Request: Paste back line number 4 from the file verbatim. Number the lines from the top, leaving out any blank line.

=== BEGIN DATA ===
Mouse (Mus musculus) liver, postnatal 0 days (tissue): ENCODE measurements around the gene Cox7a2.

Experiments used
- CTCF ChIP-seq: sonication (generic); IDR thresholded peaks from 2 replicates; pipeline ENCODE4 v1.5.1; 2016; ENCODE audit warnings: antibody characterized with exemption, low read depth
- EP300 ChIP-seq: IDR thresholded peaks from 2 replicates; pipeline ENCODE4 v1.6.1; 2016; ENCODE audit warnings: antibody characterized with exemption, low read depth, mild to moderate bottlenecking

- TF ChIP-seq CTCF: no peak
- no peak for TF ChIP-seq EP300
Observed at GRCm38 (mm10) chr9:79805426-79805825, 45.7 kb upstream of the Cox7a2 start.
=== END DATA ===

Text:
- EP300 ChIP-seq: IDR thresholded peaks from 2 replicates; pipeline ENCODE4 v1.6.1; 2016; ENCODE audit warnings: antibody characterized with exemption, low read depth, mild to moderate bottlenecking